That Old Feeling: Hot and Heavy

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To the press, Wilder was diplomatic: "She does beautifully once she gets underway... If I demand sixty takes Marilyn accepts the additional work without question." He didn't disclose the reason he had to do 60 takes: because Monroe couldn't remember the simplest line ("Where's the bourbon?" or "It's me — Sugar"). At other times, she was a resourceful, responsible actress, nailing on the first take a long, complex scene with Lemmon in the train's upper berth. "I damn near shit," he said much later. "It was five minutes after eight and we're done."

But mostly she was stubborn. When Wilder told Monroe he wanted her to lose some of her heft (about eight pounds, or the weight of the Taschen book), she refused, saying the audience needed a way to tell her apart from her co-starring drag queens. So she went onscreen appearing much heavier than before or after, with a big gut and a big butt, though her face was never prettier. She looks even fuller in the flimsy, white, breast-caressing dress she wears on the bandstand. In the last scene, when the despondent Sugar is now clothed in widow's weeds: the same outfit, but in black.

There are plenty of "Some Like It Hot" anecdotes (retold in the new book) that display traditional on-the-set banter. Here's one: Orry-Kelly, who dressed all three stars, had the cheek to tell Monroe that Curtis' ass was better than hers — upon which provocation she opened her bloused and retorted, "Well, he doesn't have tits like these." But for Monroe, the shoot was often a hard slog. "We are going through the Straits of Dire," she wrote to her friend Norman Corwin, the radio writer. "It's rough and choppy." Of course, she was the one roiling the waters. By this stage in her career, the insecurities and illnesses that doomed her last project, "Something's Got to Give," were already vexatiously evident. Her unaccountability helped give Wilder a nagging backache, even as she later blamed him for a miscarriage she suffered after the shoot.

In her depression, she may have recalled a maxim about acting that she copied in the cover of her prompt book: "It's not more important that life." (It's only a movie, Norma Jean.) Some of the jottings are hints to Sugar's character: "inocent" [sic] and "Don't Take Their Tone!" (i.e., don't speak like a female impersonator). Some are specific: "Freeze like a bunny"; "lets herself go really relaxed." And, gee, how does Sugar pronounce her last name? Marilyn has scribbled three different phonetic spellings. Notations for the long scene on the yacht, where she tries to thaw her frigid millionaire, read like tips from Wilder, or from Monroe's acting coach Paula Strasberg: "Alice in wonderland"; "watching like a Cat"; "Continue the barrage, get him or else"; "Getting drunk on kisses." And a few are messages a child might write herself after attending a Lee Strasberg class: "WHAT I am doing not HOW"; "All I have to do is to play THAT moment"; "Trust it, enjoy it, Be Brave".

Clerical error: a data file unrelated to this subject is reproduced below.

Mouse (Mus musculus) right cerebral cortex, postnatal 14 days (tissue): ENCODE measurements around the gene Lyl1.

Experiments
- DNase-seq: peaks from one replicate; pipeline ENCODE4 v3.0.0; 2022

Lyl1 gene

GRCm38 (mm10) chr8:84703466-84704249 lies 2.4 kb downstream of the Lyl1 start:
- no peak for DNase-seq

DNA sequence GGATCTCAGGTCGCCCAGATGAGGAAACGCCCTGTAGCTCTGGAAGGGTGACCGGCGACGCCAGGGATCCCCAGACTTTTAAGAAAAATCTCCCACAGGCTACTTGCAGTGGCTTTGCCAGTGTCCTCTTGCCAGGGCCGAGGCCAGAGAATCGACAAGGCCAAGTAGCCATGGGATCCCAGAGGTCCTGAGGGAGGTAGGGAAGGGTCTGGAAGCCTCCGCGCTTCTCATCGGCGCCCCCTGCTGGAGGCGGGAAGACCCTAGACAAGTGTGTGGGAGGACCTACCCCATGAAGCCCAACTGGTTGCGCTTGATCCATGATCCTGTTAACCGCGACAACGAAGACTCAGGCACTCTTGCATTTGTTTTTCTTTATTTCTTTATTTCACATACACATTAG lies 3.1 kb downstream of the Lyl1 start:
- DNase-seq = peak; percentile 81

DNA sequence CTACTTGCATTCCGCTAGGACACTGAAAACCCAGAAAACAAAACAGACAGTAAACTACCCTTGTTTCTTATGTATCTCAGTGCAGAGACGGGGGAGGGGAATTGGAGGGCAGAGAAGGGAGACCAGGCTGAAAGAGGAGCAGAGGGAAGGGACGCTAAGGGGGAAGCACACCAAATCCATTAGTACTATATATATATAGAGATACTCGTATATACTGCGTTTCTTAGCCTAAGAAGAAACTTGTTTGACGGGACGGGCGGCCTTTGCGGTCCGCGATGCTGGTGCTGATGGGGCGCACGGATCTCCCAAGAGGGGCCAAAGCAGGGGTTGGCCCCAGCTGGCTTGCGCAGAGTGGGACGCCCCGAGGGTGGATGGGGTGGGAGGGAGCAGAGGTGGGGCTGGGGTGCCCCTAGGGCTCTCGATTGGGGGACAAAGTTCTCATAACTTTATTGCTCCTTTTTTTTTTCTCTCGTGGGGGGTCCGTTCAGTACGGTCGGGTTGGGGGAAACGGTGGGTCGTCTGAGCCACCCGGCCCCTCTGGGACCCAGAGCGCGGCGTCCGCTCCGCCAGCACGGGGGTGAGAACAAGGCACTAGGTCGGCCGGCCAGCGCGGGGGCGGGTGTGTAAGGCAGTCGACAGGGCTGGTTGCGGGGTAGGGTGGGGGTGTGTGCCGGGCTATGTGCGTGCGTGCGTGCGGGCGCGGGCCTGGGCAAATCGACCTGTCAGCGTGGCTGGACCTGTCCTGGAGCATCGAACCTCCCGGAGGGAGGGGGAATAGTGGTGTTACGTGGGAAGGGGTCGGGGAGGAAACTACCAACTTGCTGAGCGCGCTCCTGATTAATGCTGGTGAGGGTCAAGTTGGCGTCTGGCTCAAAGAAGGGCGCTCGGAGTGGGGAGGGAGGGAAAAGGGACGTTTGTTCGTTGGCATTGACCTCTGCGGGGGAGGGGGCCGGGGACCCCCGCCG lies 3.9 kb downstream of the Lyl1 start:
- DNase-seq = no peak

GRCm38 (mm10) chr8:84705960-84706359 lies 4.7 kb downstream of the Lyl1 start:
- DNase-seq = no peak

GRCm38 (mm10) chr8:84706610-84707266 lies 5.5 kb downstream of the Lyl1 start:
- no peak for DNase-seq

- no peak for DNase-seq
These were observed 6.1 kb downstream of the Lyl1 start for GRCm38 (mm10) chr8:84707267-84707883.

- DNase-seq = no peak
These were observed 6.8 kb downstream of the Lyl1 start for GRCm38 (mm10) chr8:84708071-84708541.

Today we can feel sorry for Monroe, dead at 36, or sympathetic to the put-upon Wilder, still around at 95. But if they had to fight and yank and delay and wheedle to get what's on the screen, so be it, because what's there is choice. She was Brave; he trusted her; we enjoy it.


It's clear that Marilyn, Sugar, Wilder and the movie all understand each other from her entrancing entrance, 24 mins. into the film. To the soundtrack sass of a trombone warbling the first notes of "Sugar Blues," Monroe clutches her ukulele case and briskly sashays down the Union Station platform. Passing the Eddie Cantor-eyed Joe and Jerry, she lets her caboose swing as if it were on a Wild Mouse track. Suddenly a whoosh of steam shoots across her stern; even the engine can't help emitting a wolf whistle and making a grab for her. The steam geyser also reminds viewers of the rush of subway air that elevated Monroe's skirt in her previous Wilder film, "The Seven Year Itch," and prepares them for another comedy in which men — those "dirty beasts, with eight hands," as Daphne righteously calls them — will scheme to take the sexy blond to bed.

Perhaps it could have been any '50s sexpot (Mitzi Gaynor?); Wilder always thought the two men carried the movie, and certainly their attempts to elude their killers while chasing after a dame gives "Some Like It Hot" its plot propulsion. But casting Monroe raised the film's and the audience's expectations. She was not just a dame; she was the dame, the reigning sex diva, and the last one in movie history whom one could call "inocent."

Monroe's acting was akin to Greta Garbo's: an art that both ignored craft and transcended it; it was off-kilter, alien and seductive. Nobody used the language, oral or gestural, in quite the way they did. In this movie set in the year that silent pictures gave way to talkies, Monroe lets Curtis and Lemmon rat-a-tat their dialogue like a couple of pre-Code sharpies — say, Gable and Cagney — while she makes cogent use of the conventions of screen miming. She slumps when discouraged, puts her hand to her open mouth when surprised. Her Sugar represents not only a "whole different sex" but an earlier, now vanished movie era. To these modern men on the run, she is a glorious cinematic anachronism.

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